PD-1 is an immune checkpoint and guards against autoimmunity through two mechanisms. PD-1 inhibitors, a new class of drugs that block PD-1, activate the immune system to programmed cell death protein 1 antibody tumors and are used to treat certain types of cancer.
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The PD-1 protein in humans is encoded by the PDCD1 gene. In a screen for genes involved in apoptosis, Yasumasa Ishida, Tasuku Honjo and colleagues at Kyoto University in 1992 discovered and named PD-1. PD-1 is a type I membrane protein of 268 amino acids. CTLA-4 family of T cell regulators. PD-1 has two ligands, PD-L1 and PD-L2, which are members of the B7 family. Several lines of evidence suggest that PD-1 and its ligands negatively regulate immune responses.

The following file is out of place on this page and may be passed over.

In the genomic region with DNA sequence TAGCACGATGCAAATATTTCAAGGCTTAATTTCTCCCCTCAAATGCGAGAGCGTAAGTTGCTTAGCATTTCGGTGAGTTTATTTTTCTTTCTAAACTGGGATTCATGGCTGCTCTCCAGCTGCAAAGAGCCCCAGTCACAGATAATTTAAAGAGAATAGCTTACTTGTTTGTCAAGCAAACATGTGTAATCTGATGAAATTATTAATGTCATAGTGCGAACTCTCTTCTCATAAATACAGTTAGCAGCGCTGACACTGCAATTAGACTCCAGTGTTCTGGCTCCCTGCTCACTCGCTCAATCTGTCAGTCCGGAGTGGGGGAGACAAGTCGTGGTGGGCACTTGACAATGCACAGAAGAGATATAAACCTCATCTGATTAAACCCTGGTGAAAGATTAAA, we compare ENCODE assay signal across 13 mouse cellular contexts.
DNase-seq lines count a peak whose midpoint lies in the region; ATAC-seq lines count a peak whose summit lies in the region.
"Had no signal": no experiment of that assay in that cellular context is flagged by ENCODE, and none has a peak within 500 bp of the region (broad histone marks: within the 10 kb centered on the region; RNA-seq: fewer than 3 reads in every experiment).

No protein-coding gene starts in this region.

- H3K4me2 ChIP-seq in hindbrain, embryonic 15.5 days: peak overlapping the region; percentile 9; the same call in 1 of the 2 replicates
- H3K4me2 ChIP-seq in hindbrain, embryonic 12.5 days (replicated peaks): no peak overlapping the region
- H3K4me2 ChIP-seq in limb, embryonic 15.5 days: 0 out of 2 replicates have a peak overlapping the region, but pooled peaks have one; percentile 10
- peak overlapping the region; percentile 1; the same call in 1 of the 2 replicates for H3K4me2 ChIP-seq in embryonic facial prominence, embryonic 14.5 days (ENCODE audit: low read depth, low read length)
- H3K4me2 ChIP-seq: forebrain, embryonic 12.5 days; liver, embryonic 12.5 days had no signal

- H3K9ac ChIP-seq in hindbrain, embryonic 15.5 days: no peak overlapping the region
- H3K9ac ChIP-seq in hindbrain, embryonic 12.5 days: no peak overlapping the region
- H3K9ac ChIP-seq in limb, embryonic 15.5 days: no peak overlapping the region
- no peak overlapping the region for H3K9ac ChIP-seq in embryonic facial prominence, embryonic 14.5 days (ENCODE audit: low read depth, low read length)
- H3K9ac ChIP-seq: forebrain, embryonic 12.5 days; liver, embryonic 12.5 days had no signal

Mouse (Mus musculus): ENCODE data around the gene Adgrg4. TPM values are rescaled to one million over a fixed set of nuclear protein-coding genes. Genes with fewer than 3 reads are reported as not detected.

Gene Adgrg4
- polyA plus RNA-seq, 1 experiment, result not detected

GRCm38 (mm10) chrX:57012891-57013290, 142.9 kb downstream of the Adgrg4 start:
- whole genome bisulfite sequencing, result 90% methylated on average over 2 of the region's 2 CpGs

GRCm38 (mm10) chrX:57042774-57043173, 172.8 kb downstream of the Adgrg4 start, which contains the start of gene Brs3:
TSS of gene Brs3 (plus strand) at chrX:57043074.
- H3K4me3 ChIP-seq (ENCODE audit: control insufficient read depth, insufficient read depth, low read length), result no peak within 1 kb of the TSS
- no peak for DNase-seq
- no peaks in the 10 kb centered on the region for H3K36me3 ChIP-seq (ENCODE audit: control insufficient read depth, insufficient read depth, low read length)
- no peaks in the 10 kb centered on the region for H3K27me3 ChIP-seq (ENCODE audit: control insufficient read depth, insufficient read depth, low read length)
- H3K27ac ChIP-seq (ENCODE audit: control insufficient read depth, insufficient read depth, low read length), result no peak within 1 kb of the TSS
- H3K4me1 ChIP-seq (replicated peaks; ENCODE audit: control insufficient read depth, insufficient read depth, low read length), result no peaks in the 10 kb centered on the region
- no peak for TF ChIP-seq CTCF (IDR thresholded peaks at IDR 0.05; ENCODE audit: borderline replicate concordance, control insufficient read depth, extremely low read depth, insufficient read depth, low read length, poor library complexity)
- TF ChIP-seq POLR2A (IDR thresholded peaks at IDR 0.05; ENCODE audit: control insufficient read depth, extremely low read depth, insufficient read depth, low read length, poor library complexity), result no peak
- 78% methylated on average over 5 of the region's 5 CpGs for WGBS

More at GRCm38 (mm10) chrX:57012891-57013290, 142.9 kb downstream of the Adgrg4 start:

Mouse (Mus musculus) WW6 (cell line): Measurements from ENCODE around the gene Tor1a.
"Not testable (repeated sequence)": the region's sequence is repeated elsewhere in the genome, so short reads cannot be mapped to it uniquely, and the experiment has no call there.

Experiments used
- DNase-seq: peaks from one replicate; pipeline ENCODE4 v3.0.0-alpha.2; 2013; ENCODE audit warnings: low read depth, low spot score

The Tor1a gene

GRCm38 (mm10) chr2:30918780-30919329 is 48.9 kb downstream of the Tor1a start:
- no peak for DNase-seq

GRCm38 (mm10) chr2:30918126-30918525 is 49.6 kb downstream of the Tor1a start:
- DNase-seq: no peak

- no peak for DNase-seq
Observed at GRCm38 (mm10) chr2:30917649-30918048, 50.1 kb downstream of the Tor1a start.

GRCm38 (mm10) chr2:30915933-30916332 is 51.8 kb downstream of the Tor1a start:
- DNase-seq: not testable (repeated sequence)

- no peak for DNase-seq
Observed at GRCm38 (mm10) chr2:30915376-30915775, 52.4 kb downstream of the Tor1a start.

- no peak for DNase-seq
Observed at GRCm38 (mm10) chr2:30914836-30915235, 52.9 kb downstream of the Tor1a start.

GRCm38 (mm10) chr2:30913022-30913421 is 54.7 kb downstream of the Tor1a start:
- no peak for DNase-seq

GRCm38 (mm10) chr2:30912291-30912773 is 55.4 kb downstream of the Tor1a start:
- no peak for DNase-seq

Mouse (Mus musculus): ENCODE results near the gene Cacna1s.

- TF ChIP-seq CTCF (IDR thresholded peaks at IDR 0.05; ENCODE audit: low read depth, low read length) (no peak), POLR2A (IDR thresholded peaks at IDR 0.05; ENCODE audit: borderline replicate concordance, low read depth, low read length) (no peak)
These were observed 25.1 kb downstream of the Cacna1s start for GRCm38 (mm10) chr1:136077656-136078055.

T cells are more susceptible to inhibition by PD-L1, although this could be dependent on the strength of TCR signaling. Expression of PD-L1 on tumor cells inhibits anti-tumor activity through engagement of PD-1 on effector T cells. Expression of PD-L1 on tumors is correlated with reduced survival in esophageal, pancreatic and other types of cancers, highlighting this pathway as a target for immunotherapy. In mice, expression of this gene is induced in the thymus when anti-CD3 antibodies are injected and large numbers of thymocytes undergo apoptosis. PD-L1, the ligand for PD1, is highly expressed in several cancers and hence the role of PD1 in cancer immune evasion is well established. Combination therapy using both anti-PD1 along with anti-CTLA4 therapeutics have emerged as important tumor treatments within the field of checkpoint inhibition.